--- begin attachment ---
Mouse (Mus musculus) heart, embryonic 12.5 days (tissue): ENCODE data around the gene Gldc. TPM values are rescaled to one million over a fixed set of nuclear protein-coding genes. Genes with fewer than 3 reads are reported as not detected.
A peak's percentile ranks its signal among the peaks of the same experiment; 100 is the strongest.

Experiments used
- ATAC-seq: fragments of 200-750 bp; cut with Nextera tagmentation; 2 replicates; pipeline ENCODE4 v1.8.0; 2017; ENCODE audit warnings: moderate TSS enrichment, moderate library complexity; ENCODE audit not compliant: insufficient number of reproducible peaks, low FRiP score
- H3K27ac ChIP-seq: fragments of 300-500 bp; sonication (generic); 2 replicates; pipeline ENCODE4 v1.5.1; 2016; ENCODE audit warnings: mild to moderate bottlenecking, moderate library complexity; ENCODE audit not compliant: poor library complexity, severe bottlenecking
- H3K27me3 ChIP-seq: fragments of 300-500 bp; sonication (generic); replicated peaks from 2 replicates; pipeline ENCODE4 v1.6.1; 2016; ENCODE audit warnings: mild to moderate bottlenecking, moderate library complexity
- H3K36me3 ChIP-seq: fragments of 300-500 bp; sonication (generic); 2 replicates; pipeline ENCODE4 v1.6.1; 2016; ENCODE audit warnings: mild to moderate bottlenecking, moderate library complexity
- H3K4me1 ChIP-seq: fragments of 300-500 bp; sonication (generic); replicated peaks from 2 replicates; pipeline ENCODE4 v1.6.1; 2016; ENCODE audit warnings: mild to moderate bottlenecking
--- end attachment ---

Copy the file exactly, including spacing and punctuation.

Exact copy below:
Mouse (Mus musculus) heart, embryonic 12.5 days (tissue): ENCODE data around the gene Gldc. TPM values are rescaled to one million over a fixed set of nuclear protein-coding genes. Genes with fewer than 3 reads are reported as not detected.
A peak's percentile ranks its signal among the peaks of the same experiment; 100 is the strongest.

Experiments used
- ATAC-seq: fragments of 200-750 bp; cut with Nextera tagmentation; 2 replicates; pipeline ENCODE4 v1.8.0; 2017; ENCODE audit warnings: moderate TSS enrichment, moderate library complexity; ENCODE audit not compliant: insufficient number of reproducible peaks, low FRiP score
- H3K27ac ChIP-seq: fragments of 300-500 bp; sonication (generic); 2 replicates; pipeline ENCODE4 v1.5.1; 2016; ENCODE audit warnings: mild to moderate bottlenecking, moderate library complexity; ENCODE audit not compliant: poor library complexity, severe bottlenecking
- H3K27me3 ChIP-seq: fragments of 300-500 bp; sonication (generic); replicated peaks from 2 replicates; pipeline ENCODE4 v1.6.1; 2016; ENCODE audit warnings: mild to moderate bottlenecking, moderate library complexity
- H3K36me3 ChIP-seq: fragments of 300-500 bp; sonication (generic); 2 replicates; pipeline ENCODE4 v1.6.1; 2016; ENCODE audit warnings: mild to moderate bottlenecking, moderate library complexity
- H3K4me1 ChIP-seq: fragments of 300-500 bp; sonication (generic); replicated peaks from 2 replicates; pipeline ENCODE4 v1.6.1; 2016; ENCODE audit warnings: mild to moderate bottlenecking